Pence, in South Korea, Calls North Korea Missile Test ‘a Provocation’

April 17, 2017


WEST PALM BEACH, Fla. — Vice President Mike Pence on Sunday described North Korea’s failed missile test as “a provocation” that highlighted the risks plaguing both the region and the United States, as the White House said President Trump had an array of military, diplomatic and other options to respond.

“This morning’s provocation from the North is just the latest reminder of the risks each one of you face each and every day in the defense of the freedom of the people of South Korea and the defense of America in this part of the world,” Mr. Pence said at an Easter dinner at Yongsan military base in Seoul, South Korea, where he was beginning a 10-day tour of Asia.

Mr. Pence said he had spoken with Mr. Trump, who asked him to convey to the troops stationed in South Korea that “we’re proud of you and we’re grateful for your service.”

During a visit to the demilitarized zone on Monday, steps from the line of demarcation between North and South Korea, Mr. Pence said the United States was committed to achieving security “through peaceable means, through negotiations,” but he also sought to intensify pressure on the North to change course.

“The era of strategic patience is over,” Mr. Pence said.

He said that “all options are on the table” for dealing with North Korea, and called on China “to do more” to help confront the threats from Pyongyang.

“The people of North Korea, the military of North Korea, should not mistake the resolve of the United States of America to stand with our allies,” Mr. Pence said.

Earlier, aboard Air Force Two as Mr. Pence made his way to South Korea, a White House foreign policy adviser said the United States had had good intelligence about the missile test both in advance and afterward, an intriguing statement that suggested the United States had the information it would have needed to take covert action against the latest launch, even as it left open the question of whether such interference occurred.

K. T. McFarland, Mr. Trump’s deputy national security adviser, declined Sunday to say whether the United States had sabotaged North Korea’s launch.

“You know we can’t talk about secret intelligence and things that might have been done, covert operations that might have happened,” Ms. McFarland, who was at Mr. Trump’s Mar-a-Lago retreat here in Florida and briefed him on Saturday night on the launch, told Fox News. “So, I really have no comment on that, and nor should I.”

“The threat is upon us,” Ms. McFarland added. “This is something President Trump is going to deal with in the first year.”

Lt. Gen. H. R. McMaster, Mr. Trump’s national security adviser, said the United States was developing an array of potential responses to North Korea’s latest move, in consultation with China.

“This latest missile test just fits into a pattern of provocative and destabilizing and threatening behavior on the part of the North Korean regime, and I think there’s an international consensus now — including the Chinese and the Chinese leadership — that this is a situation that just can’t continue,” General McMaster said on ABC’s “This Week.” “The president has made clear that he will not accept the United States and its allies and partners in the region being under threat from this hostile regime with nuclear weapons, and so we’re working together with our allies and partners, and with the Chinese leadership, to develop a range of options.”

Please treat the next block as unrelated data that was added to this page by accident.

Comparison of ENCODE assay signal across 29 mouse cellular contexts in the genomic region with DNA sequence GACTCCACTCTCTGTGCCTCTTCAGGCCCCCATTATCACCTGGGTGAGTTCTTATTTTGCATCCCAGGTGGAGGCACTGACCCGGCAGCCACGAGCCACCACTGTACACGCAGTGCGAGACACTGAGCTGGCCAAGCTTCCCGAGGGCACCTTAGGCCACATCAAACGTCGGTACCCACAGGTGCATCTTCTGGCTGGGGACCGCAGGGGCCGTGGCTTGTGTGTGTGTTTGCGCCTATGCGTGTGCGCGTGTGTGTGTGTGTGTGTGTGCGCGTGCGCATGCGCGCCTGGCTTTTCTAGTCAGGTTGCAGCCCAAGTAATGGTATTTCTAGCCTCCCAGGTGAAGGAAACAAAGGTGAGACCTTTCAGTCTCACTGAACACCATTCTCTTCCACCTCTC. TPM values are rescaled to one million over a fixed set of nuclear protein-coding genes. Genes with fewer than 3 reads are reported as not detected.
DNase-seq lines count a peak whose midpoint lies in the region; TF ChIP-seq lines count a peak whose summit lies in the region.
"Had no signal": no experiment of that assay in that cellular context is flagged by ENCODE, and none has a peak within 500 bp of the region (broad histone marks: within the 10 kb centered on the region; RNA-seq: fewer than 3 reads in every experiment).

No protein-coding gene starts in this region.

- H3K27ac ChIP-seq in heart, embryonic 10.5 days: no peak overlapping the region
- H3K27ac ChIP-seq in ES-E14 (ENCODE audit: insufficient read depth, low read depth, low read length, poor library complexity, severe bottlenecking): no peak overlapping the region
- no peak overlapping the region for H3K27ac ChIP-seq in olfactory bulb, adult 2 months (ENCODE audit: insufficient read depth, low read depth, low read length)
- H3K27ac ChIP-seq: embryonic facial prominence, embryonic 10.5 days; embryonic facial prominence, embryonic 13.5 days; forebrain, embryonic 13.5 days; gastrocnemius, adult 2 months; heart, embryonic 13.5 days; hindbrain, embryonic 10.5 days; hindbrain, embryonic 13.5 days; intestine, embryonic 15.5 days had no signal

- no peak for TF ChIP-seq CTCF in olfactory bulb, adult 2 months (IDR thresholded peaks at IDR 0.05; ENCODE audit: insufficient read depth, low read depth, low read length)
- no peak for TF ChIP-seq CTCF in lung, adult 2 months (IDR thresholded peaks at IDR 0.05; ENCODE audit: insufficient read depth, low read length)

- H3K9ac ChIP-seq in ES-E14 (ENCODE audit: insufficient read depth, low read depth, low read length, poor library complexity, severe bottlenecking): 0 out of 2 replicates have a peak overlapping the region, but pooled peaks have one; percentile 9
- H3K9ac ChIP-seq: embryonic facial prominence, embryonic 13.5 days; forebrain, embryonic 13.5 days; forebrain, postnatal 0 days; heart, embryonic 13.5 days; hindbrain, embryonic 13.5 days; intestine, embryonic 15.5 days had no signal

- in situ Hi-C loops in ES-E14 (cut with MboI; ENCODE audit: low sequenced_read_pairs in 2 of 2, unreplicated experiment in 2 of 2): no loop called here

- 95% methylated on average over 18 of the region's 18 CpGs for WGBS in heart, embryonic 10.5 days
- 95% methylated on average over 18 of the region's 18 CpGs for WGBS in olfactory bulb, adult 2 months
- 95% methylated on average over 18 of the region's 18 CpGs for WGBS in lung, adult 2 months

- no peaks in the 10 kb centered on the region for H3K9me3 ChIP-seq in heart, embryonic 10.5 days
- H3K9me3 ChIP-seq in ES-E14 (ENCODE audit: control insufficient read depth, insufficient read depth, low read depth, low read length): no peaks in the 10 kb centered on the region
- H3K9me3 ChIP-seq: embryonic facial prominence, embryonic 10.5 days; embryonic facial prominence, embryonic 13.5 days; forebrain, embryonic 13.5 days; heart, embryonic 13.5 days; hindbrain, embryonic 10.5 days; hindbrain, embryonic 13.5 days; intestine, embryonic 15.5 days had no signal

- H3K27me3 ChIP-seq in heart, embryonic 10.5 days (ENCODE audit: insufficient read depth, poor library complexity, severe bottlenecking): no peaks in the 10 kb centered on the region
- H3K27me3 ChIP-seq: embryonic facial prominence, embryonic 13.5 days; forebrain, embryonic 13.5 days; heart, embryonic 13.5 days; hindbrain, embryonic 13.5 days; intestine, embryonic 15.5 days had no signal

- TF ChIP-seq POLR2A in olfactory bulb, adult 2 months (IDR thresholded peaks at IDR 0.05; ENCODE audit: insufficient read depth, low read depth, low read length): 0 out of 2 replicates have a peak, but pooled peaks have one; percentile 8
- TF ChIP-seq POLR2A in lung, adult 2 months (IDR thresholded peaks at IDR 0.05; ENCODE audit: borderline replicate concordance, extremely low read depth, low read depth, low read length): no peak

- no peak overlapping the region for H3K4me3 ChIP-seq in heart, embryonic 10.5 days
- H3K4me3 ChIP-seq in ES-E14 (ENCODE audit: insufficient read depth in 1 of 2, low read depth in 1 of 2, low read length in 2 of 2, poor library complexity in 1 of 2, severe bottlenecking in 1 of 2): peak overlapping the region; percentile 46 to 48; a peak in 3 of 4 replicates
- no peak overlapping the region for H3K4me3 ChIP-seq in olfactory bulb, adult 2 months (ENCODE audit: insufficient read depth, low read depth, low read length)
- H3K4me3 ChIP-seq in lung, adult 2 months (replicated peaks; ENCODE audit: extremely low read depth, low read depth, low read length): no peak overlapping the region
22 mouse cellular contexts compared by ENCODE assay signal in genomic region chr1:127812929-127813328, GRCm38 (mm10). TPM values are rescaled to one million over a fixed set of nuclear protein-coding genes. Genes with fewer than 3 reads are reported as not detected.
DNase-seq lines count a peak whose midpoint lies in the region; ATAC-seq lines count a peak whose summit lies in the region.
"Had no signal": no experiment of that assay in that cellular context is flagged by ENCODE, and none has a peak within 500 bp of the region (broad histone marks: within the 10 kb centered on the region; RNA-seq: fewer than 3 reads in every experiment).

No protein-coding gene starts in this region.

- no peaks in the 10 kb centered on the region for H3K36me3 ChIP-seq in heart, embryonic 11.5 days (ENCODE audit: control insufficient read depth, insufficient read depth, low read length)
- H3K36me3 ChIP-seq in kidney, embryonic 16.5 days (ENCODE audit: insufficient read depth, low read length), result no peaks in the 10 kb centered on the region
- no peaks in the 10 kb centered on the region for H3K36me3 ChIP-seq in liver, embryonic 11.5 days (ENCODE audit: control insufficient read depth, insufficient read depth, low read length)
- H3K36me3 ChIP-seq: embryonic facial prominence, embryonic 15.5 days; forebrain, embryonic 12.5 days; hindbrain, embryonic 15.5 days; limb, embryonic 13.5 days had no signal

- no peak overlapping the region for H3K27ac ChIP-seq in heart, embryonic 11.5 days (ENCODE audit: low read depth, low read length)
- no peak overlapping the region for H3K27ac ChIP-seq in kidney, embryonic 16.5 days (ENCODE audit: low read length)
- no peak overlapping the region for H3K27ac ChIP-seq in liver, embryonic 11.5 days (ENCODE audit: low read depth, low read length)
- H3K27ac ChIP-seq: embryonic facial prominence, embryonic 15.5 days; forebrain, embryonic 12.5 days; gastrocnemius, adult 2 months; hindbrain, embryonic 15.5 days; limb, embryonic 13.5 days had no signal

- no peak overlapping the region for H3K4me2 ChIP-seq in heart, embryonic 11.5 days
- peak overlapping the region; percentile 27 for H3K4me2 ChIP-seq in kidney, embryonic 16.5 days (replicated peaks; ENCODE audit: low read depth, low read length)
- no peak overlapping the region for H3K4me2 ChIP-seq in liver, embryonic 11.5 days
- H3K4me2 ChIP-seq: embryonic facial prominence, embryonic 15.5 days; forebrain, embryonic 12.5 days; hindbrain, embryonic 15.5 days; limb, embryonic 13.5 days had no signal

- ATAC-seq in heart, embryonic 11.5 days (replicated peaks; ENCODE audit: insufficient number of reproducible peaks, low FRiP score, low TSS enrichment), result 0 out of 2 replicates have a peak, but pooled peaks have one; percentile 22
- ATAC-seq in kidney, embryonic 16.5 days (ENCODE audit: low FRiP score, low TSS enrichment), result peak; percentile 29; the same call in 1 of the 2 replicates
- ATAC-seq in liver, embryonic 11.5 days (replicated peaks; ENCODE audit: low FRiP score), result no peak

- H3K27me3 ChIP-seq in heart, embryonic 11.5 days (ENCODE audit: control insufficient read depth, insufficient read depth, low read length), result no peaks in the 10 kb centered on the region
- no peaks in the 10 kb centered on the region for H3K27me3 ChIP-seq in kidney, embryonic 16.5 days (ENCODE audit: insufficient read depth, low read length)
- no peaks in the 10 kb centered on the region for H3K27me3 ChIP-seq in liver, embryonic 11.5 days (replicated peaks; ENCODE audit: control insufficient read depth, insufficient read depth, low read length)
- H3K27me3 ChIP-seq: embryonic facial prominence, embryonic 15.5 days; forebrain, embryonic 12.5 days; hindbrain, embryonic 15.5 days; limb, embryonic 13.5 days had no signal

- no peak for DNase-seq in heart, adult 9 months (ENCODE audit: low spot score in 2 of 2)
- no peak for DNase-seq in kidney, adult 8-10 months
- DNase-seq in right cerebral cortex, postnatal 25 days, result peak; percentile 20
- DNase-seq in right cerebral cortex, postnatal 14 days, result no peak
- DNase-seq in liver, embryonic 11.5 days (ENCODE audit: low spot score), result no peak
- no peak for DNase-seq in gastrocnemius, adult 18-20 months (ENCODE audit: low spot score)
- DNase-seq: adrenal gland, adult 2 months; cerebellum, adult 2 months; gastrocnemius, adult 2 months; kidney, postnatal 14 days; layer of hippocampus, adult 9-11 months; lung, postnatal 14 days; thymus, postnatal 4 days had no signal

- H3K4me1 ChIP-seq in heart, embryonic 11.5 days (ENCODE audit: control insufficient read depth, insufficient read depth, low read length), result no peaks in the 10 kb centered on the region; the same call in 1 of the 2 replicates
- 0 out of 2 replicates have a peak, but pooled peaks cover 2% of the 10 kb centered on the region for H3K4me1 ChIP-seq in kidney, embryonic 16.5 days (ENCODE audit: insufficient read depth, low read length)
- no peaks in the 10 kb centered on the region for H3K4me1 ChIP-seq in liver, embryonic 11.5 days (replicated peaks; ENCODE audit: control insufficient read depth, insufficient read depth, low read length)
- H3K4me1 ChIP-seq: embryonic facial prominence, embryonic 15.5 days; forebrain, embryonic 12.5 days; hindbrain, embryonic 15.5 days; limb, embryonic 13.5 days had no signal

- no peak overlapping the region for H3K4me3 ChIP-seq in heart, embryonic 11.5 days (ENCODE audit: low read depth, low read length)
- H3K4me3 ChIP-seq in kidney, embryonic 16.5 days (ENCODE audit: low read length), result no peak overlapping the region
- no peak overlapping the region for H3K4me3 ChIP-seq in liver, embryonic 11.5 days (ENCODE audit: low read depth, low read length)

General McMaster said the United States and its allies would aim to avoid a military response. “It’s time for us to undertake all actions we can, short of a military option, to try to resolve this peacefully,” he said.

The White House official, who spoke on the condition of anonymity on a delicate national security matter, said Mr. Trump had many military, diplomatic and other tools at his disposal should he choose to answer North Korea’s latest behavior. But he suggested that a response to another in a series of failed launches might not be imminent. A nuclear test, though, would be a different case, the official added.

“If it had been a nuclear test, then other actions would have been taken from the U.S.,” the official said.

United States intelligence indicates that the missile was not an intercontinental ballistic missile but probably a medium-range one, which was launched from the same navy base as an April 5 attempt, and which failed after four to five seconds, the official added.

The Trump administration had been anticipating action this weekend because Saturday was the anniversary of the birth of Kim Il-sung, the grandfather of the North Korean leader, Kim Jong-un, making it the country’s most important holiday.

“We were expecting something particularly surrounding the birthday of his grandfather, so it wasn’t a surprise,” Ms. McFarland said. “I don’t have any particular comment on what happened with the North Korean missile, but it was a fizzle.”

Mr. Trump, who is spending Easter weekend at Mar-a-Lago, had no direct response to the launch, but on Sunday he suggested that China was helping the United States formulate a strategy to counter the North Korean menace, and that he was refraining from calling Beijing a currency manipulator in part because of that cooperation.